In other jurisdictions, the existence of Fashion modelling laws and policies have attempted to, and have successfully answered the legal questions arising from fashion modelling. For instance, New York has passed the Child Model Laws, which protect minors from the educative and financial perspectives. In Nigeria, such laws would be beneficial because fashion models are usually scouted around the tender age of thirteen years, when they are barely teenagers. Currently, there are no Nigerian legislations or regulations aimed at protecting their interests. Also, France has passed a law which aims to prevent eating disorders, common with fashion models such as anorexia and bulimia. In fact, unhealthily thin models are banned in France, United States of America, Israel and Italy.  In some countries, fashion models are required to obtain a medical certificate, which states the model’s weight, age and body shape, in determination of their well-being. Denmark has produced the Danish Fashion Ethical Charter to this effect. Nigeria ought to take a cue from these countries in enacting laws that encourage body positivity in fashion modelling.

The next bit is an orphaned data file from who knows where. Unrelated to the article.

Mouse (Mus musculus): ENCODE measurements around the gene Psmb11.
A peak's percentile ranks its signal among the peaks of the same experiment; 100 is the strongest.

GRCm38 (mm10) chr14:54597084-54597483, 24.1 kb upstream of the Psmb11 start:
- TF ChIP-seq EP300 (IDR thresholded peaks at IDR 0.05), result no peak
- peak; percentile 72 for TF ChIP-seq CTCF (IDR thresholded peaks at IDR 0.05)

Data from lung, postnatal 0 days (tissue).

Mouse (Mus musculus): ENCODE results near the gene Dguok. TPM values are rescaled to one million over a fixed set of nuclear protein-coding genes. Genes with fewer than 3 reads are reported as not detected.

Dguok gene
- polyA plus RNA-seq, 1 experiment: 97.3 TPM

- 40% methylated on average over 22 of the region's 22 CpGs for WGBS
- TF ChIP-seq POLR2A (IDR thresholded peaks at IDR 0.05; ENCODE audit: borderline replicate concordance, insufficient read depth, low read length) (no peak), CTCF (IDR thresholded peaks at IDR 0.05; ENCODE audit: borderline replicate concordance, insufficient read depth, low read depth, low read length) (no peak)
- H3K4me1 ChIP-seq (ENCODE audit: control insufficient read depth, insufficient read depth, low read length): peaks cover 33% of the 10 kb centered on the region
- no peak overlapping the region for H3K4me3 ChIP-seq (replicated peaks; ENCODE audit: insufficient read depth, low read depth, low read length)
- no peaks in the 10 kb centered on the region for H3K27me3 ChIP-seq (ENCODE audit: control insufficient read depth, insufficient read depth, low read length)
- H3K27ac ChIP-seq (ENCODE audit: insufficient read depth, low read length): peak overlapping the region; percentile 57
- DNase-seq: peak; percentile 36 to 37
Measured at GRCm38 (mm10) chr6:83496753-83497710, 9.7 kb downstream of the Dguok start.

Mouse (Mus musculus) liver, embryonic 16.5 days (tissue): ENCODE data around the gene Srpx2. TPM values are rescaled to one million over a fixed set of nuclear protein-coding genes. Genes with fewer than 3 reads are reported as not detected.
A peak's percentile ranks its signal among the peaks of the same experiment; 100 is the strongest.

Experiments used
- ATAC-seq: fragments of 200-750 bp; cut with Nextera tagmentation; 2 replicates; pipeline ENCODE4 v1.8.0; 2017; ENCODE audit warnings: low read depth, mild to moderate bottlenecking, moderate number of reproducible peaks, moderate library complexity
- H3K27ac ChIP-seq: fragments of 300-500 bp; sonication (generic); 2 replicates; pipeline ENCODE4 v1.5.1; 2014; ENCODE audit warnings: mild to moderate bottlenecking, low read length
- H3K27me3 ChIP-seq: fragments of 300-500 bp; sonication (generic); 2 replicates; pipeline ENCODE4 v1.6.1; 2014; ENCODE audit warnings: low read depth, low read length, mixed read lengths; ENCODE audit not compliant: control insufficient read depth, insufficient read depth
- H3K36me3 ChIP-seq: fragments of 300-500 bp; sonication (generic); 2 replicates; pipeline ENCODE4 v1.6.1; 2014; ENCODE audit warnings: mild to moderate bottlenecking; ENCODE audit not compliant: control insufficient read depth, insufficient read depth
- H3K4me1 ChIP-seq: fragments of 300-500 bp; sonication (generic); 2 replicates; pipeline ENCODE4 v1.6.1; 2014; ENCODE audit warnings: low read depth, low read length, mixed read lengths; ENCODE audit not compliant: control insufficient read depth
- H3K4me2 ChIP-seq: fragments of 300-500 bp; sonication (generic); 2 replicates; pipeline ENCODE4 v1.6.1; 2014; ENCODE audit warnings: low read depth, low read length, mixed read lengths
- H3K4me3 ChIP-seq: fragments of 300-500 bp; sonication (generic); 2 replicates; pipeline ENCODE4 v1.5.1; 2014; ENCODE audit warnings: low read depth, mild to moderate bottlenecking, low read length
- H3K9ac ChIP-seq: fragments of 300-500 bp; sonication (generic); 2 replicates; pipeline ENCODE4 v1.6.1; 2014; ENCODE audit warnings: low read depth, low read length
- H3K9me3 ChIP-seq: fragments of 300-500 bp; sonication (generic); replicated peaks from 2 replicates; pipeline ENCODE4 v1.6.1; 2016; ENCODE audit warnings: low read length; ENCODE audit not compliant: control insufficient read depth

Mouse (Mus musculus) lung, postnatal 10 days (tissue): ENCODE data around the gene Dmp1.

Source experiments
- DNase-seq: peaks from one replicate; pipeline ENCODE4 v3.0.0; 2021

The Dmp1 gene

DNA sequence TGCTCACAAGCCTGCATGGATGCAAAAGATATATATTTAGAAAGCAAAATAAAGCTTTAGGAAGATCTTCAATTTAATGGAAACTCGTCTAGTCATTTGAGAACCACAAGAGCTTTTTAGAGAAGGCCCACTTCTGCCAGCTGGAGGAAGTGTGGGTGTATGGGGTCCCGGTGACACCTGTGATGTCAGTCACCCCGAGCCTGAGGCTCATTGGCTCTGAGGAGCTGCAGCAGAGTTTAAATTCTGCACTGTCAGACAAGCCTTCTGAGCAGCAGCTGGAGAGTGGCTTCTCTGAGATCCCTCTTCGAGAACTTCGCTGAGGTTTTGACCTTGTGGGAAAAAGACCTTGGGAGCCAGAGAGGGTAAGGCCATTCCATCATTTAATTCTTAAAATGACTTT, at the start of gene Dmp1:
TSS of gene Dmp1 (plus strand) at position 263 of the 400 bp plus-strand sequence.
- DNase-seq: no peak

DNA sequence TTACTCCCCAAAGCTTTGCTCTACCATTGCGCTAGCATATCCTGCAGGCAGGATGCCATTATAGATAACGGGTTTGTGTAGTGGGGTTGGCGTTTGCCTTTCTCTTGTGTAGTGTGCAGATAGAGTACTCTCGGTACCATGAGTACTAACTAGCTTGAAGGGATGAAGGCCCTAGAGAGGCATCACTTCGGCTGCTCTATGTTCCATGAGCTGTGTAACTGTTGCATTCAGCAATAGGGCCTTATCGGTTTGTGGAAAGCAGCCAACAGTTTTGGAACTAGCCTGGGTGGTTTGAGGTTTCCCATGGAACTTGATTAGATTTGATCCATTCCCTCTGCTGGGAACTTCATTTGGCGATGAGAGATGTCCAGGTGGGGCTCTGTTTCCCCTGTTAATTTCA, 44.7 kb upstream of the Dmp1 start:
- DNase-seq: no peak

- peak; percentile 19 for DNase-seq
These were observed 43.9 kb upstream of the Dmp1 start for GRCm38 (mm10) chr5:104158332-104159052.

Fashion models are exposed to ills such as fashion related human trafficking and drugs. While some of them may actively use drugs, some, unfortunately are just victims of circumstances in a highly drugged industry where they have little or no say. Fortunately, organizers of international fashion shows have become alert, and have taken measures to combat this. One of them is the Mercedes-Benz Fashion Week Australia 2018 that has included the ‘Smoke Free Fashion Initiative’ which aims to combat the use of tobacco, one of Australia’s largest causes of disability, disease, illness and death. The initiative also proscribes the use of illicit drugs and promotes responsible alcohol consumption.